If I seem vaguely familiar, this list of weird stuff I’ve done might help you work out why.
Ad agency benefits controversy, 2012
Back in ’12, I was working as an advertising copywriter when an ad agency released a booklet about their benefits schemes for staff. For some reason that I’ve never understood, they decided to dress up as what they thought “people on benefits” look like, including a man on a mobility scooter swigging alcohol and a pregnant mother smoking.
I blogged about how tasteless I thought this was (a group of educated middle class media types looking down their noses at a walk of life most of them have never known) and it blew up. The agency started deleting Facebook comments and eventually accused me of libel, but finally apologised – though it was clear they thought they’d been super clever and funny and I was just bitter.
I freelanced at a lot of agencies during my advertising career, but never Iris.
Withdrawn Hyundai advert, 2013
In April 2013, I was at work (still in advertising) when a friend sent me a link to Hyundai’s new ad. Hyundai, it transpired, had made an ad making light of suicide with the noble aim of advertising their new car. I was disgusted. My dad committed suicide in the manner depicted in the advert and it brought back horrendous memories for no higher purpose than trying to win awards.
I didn’t want to write about this. I assumed someone else would have done an article about how misjudged and insensitive the ad was. Nope. The worst I could find was “controversial” and the Guardian actually named it one of the best new ads (since withdrawn for breaking their own rules on suicide reporting).
So it fell to me. I wrote about my dad (warning: sad) and what it’s like to be a survivor of suicide, and how this ad left me feeling. I didn’t ask for it to be pulled, I just wanted them to be more sensitive next time.
Again, it blew up – beyond all expectations this time. The story was in every paper, I was on the news trying not to cry (and in one case, crying quite a lot because the journalist asked for good memories of my dad), and my sister found out when she saw our dad – dead for 20 years – on the front page of the Times. A radio station I won’t name asked me to read out my dad’s suicide note live on air (I declined).
Eventually, Hyundai pulled the ad and apologised – and I got trolled to hell and back by people making terrible comments about my dad’s death. Three years on, they’re still coming. I got one last week.
The image behind the link is a car that’s been used in a suicide. It was linked so the person would know I’d seen it. This is what you get for speaking up.
Did it stop me? Did it hell.
Babygate, most of 2015
In January 2015, there was an article called “Five reasons to have children” on the Guardian. It was depressing (have kids so you’ve got something to talk to your partner about?!). I emailed them and begged to write a counterpoint – and in the email I mentioned that I was so sure about not having kids, I was trying to get sterilised.
“Would you write about that instead?”
And so it began.
I wrote the Guardian article, and wasn’t at all prepared for how much attention it would generate. My email and Twitter went mad. I got a flurry of other requests – the Mail, the Sun, Radio 4, Jeremy Vine – even This Morning and the Late Late Show:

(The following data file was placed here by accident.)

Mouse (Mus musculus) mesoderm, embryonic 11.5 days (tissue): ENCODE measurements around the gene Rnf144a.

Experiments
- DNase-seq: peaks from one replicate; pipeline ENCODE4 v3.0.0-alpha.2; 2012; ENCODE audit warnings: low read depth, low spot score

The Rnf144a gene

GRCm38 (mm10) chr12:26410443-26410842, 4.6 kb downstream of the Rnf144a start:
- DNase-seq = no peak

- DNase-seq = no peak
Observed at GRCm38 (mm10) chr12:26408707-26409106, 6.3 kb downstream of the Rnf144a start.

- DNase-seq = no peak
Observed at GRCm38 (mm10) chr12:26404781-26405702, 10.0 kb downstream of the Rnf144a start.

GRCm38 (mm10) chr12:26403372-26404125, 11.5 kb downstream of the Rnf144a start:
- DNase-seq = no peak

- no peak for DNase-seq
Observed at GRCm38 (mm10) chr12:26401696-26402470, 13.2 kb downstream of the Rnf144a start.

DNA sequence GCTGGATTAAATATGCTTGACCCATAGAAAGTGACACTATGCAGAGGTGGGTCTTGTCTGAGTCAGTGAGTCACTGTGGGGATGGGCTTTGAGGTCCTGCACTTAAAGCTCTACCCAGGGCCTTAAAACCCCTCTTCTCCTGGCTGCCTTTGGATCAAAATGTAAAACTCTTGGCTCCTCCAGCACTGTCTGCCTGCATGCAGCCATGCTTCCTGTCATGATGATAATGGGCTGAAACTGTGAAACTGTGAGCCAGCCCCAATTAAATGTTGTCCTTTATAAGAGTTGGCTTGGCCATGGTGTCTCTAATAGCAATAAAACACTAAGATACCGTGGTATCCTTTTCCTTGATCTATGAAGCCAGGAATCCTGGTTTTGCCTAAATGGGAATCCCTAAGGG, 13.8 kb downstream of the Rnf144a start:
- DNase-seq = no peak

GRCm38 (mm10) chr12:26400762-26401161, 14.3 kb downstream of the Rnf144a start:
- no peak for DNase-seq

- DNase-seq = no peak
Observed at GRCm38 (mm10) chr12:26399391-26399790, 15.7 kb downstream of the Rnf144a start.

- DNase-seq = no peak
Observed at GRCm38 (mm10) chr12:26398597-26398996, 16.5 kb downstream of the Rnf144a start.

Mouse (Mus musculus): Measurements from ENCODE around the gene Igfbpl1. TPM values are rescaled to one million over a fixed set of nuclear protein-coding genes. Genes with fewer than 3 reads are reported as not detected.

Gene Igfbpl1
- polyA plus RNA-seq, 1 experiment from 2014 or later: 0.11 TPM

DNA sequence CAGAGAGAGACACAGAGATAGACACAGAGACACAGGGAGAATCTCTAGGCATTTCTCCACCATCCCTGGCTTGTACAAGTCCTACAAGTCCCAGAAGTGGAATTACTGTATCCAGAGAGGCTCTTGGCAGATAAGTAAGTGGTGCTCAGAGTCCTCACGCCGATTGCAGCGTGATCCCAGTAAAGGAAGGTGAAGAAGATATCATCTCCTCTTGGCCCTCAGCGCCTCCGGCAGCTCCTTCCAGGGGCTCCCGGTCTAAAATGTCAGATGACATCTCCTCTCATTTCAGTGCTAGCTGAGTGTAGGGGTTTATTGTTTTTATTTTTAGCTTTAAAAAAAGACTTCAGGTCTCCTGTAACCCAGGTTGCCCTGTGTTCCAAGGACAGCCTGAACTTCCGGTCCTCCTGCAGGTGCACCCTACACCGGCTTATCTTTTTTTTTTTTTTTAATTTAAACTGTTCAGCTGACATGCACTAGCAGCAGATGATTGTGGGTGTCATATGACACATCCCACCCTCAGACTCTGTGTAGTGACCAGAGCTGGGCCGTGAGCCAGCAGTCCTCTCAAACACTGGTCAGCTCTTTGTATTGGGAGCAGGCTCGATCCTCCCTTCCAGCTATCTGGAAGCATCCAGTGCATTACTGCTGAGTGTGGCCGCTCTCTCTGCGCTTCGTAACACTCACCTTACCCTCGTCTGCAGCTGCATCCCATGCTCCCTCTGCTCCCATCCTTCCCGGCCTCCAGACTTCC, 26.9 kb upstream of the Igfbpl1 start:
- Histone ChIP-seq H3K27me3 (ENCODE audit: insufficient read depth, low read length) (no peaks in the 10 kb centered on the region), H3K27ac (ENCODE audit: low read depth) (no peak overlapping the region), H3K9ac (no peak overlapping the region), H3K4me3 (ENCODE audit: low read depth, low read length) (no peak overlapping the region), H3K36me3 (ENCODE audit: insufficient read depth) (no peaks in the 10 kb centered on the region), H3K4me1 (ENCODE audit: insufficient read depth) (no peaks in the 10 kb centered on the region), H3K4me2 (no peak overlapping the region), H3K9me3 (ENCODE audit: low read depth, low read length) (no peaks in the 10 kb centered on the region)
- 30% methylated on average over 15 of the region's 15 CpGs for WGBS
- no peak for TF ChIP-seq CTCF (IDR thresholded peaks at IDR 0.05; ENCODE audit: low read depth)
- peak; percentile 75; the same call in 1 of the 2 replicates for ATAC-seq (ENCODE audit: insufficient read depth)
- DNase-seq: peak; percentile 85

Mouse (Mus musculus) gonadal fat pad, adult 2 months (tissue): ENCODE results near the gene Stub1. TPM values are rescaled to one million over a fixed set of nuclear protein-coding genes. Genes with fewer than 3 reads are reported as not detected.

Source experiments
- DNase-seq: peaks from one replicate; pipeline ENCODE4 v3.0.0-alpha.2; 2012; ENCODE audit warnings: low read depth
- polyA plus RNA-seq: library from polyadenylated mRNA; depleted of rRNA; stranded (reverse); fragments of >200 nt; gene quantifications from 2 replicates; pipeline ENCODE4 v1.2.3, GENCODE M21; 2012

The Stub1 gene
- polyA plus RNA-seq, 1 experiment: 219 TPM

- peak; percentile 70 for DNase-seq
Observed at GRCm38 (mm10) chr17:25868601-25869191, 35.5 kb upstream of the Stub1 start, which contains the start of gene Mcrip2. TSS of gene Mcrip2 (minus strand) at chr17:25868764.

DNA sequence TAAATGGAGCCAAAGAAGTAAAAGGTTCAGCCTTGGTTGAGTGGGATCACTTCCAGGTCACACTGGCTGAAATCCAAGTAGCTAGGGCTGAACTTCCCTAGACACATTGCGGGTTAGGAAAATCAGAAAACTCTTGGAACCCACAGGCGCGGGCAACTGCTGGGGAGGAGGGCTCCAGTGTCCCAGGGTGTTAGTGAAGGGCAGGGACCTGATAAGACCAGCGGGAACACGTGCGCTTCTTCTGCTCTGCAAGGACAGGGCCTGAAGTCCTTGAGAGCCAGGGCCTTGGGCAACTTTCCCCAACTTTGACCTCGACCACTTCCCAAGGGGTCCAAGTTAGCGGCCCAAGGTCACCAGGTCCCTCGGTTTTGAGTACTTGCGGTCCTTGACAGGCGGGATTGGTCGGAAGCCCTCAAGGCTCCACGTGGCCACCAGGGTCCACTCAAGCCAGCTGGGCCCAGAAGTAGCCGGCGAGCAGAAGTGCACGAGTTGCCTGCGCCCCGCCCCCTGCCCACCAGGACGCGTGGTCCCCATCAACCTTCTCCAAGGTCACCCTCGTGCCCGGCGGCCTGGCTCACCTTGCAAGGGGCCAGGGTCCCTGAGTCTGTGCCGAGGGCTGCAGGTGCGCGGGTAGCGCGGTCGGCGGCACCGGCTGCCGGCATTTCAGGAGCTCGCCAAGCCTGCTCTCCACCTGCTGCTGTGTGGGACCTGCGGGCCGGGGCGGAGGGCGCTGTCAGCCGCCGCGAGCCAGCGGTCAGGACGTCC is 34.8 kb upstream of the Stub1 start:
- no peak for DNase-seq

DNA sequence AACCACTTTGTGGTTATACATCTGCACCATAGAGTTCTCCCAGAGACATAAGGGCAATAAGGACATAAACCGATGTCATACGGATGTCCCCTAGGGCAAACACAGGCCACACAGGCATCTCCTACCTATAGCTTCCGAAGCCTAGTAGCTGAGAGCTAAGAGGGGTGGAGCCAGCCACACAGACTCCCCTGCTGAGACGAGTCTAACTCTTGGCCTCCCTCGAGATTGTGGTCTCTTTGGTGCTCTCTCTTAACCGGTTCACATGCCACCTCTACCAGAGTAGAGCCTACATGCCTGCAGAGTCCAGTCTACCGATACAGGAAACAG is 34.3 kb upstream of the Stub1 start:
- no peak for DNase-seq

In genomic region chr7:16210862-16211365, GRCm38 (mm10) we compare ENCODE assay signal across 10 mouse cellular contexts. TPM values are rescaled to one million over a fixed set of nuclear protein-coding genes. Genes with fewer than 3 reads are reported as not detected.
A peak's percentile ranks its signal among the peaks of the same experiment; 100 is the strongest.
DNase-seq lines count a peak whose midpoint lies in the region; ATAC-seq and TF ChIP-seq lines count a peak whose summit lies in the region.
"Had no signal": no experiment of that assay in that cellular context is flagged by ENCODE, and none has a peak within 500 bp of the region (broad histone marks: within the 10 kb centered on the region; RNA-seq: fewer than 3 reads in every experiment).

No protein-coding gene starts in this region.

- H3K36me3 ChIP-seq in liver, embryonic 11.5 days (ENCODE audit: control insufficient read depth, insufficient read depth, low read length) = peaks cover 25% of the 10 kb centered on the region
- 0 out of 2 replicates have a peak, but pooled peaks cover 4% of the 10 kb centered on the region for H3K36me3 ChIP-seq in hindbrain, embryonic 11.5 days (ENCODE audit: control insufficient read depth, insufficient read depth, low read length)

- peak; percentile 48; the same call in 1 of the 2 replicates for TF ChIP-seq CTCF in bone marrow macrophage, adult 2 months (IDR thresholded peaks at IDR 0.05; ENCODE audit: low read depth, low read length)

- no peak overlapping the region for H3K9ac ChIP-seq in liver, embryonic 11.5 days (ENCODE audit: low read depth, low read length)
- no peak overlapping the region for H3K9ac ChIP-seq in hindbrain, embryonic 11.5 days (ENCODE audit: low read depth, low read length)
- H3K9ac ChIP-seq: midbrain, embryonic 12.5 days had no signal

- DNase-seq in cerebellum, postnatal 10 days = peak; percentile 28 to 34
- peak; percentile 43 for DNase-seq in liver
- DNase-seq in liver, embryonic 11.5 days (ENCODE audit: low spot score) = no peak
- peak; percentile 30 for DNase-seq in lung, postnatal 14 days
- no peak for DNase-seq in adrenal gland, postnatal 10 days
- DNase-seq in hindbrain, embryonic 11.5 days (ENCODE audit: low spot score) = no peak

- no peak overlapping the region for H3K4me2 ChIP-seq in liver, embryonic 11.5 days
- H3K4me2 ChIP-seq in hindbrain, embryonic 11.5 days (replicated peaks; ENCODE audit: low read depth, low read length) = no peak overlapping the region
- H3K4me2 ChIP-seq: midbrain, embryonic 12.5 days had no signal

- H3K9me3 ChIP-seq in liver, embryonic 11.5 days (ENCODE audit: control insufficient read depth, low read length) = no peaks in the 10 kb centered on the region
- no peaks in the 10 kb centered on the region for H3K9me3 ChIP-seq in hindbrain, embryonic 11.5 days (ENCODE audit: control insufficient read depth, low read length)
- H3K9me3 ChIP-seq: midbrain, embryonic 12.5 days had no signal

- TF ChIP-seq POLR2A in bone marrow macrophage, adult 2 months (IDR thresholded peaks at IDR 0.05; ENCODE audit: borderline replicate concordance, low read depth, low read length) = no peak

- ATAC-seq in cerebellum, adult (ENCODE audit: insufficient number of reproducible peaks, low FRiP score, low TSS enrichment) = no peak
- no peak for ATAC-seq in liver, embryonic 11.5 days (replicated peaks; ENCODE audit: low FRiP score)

There was a fair bit of backlash – lots of people calling me selfish, and all this fun stuff. I even got an article by some men’s rights activists, yay:
Months later, the BBC contacted me to say they were looking for a woman to write about not wanting kids for their 100 Women project. Would I do it? Well, why not? I’d said it all before, and I still hadn’t been able to get a sterilisation on the NHS (“too young.”)
They published my piece a couple of months later, and holy moly.
That went well, then. Didn’t stop me though – I’ve talked about not having kids several times since then, and I’ll keep going ’til people stop asking.
Starting Gadgette, June 2015
There are not enough female and minority voices in tech media. We all know this. I decided to do something about it, and found a tech site with an inclusive, female-led ethos.
This did not go down well with the plankton of the internet.
My response was to use their crappy comments as the copy on our promotional postcard.
150,000 readers later (and growing rapidly), I think we won that one.
Stolengate, January 2016
Man this one came out of nowhere. I really, really, really didn’t see this coming (I probably should by now). Basically, I got a text from a friend with a screenshot of an app saying he “owned” me now. It turned out to be from an app called Stolen that let you buy and sell people’s Twitter accounts without their knowledge or consent. I thought that was gross, so I interviewed/grilled the CEO and posted an article about it.
Turned out people were annoyed as I was, so Stolen was hit with a mountain of opt-outs from angry Twitter users, and just days later they withdrew the app. Twitter decided this was my fault. I got a raft of the usual “kill yourself” messages, and then THIS happened.
Yep. The account in question (@getslavery) has been suspended, and I’m looking into legal action. I won’t post the photo here but if you must, you can see it on my tweet (his vanished when his account was suspended).
Still don’t know where you know me from?
There have been some other things and a few TV appearances (often for my job), so it might be that. Or maybe I just have one of those faces 😉